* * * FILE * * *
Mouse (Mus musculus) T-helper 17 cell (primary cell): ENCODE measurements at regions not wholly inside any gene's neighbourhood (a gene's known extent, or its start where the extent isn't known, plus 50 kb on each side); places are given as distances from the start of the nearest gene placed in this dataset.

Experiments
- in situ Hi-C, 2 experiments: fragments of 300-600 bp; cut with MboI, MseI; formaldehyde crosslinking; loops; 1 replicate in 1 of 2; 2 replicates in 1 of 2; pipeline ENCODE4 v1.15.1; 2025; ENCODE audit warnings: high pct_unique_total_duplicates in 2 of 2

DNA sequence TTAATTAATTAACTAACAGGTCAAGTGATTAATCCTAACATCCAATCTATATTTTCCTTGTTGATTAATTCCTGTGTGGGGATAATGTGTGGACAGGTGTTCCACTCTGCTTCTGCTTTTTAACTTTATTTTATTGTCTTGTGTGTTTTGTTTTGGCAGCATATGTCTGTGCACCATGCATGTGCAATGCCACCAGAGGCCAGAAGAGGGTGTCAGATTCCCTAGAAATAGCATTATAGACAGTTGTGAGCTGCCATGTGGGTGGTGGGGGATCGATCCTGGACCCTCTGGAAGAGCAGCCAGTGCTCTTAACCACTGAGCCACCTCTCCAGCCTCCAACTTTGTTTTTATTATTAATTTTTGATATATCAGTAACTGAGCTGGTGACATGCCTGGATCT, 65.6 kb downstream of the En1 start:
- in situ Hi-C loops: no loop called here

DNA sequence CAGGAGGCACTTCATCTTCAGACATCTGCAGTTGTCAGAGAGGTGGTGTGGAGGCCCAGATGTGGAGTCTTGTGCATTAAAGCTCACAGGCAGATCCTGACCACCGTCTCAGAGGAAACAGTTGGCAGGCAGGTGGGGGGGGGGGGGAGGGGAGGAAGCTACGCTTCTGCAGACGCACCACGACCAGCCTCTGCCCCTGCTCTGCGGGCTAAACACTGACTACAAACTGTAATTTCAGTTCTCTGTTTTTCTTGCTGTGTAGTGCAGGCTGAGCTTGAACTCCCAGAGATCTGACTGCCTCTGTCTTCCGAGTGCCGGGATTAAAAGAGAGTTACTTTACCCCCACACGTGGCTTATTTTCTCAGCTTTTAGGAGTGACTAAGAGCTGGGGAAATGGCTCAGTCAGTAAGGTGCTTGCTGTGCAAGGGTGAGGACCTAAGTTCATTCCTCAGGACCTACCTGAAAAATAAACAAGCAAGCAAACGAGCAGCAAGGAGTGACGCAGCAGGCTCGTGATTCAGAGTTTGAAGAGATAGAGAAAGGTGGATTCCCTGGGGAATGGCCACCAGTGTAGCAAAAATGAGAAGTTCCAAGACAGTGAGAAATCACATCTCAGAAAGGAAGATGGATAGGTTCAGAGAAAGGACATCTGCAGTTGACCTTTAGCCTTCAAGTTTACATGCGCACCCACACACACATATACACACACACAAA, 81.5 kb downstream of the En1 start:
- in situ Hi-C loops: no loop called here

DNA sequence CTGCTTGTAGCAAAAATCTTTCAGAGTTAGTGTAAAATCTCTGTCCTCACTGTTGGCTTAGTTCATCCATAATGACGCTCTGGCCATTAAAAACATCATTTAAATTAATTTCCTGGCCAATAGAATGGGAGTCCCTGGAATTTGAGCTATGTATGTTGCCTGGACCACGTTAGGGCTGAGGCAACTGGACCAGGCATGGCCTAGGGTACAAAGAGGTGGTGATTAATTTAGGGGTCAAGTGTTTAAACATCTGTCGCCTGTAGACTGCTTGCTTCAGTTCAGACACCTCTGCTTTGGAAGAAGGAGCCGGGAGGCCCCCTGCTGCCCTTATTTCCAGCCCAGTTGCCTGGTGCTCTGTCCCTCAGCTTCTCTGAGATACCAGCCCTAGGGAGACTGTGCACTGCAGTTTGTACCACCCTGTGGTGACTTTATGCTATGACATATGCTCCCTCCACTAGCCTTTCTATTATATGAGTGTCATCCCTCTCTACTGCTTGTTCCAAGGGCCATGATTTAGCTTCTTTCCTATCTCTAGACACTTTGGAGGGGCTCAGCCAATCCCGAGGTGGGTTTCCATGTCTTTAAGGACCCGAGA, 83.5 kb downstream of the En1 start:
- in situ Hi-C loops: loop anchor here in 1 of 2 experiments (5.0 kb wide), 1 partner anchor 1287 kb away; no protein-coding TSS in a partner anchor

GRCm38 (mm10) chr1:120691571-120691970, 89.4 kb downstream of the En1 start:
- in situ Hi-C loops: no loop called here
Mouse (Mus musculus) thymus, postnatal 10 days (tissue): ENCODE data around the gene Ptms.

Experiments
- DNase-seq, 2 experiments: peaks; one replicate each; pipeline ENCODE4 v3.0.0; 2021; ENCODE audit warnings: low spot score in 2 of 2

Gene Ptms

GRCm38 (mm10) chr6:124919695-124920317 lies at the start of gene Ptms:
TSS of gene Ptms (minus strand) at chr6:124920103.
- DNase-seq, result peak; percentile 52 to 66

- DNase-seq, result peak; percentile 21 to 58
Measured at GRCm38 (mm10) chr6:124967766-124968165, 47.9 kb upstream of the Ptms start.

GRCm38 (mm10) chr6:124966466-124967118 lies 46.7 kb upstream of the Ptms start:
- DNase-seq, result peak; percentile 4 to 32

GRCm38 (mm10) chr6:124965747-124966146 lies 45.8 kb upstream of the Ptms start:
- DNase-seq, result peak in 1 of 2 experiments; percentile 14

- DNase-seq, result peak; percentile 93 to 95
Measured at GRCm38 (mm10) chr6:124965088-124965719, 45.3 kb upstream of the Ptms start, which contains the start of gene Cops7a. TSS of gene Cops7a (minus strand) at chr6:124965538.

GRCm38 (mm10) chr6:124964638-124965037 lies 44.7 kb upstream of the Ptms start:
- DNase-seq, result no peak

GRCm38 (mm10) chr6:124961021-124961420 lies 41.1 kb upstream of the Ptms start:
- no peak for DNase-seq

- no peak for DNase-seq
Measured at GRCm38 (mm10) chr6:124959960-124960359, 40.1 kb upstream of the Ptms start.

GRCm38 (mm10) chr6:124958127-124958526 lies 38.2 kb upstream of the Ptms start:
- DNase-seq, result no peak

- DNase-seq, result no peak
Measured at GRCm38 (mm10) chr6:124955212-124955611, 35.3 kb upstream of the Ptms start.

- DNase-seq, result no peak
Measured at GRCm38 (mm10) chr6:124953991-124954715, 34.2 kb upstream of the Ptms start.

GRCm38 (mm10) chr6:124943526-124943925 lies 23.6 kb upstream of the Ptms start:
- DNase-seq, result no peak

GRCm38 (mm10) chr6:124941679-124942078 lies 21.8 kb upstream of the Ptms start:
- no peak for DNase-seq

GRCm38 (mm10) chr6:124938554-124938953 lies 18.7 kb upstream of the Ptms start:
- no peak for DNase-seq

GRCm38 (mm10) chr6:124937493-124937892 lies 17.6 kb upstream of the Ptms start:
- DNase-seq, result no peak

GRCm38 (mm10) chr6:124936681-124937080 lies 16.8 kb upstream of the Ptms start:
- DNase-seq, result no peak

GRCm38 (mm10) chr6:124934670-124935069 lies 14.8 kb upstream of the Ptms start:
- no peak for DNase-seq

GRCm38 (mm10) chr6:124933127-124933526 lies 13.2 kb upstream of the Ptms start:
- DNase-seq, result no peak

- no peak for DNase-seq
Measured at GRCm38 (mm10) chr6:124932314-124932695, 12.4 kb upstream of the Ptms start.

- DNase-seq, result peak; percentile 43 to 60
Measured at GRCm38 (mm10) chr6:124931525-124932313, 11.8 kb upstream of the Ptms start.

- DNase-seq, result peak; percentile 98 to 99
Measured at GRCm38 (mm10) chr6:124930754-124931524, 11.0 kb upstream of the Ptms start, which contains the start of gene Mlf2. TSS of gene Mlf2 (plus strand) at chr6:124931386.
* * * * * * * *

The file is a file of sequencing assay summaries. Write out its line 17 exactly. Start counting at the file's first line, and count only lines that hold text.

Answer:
TSS of gene Ptms (minus strand) at chr6:124920103.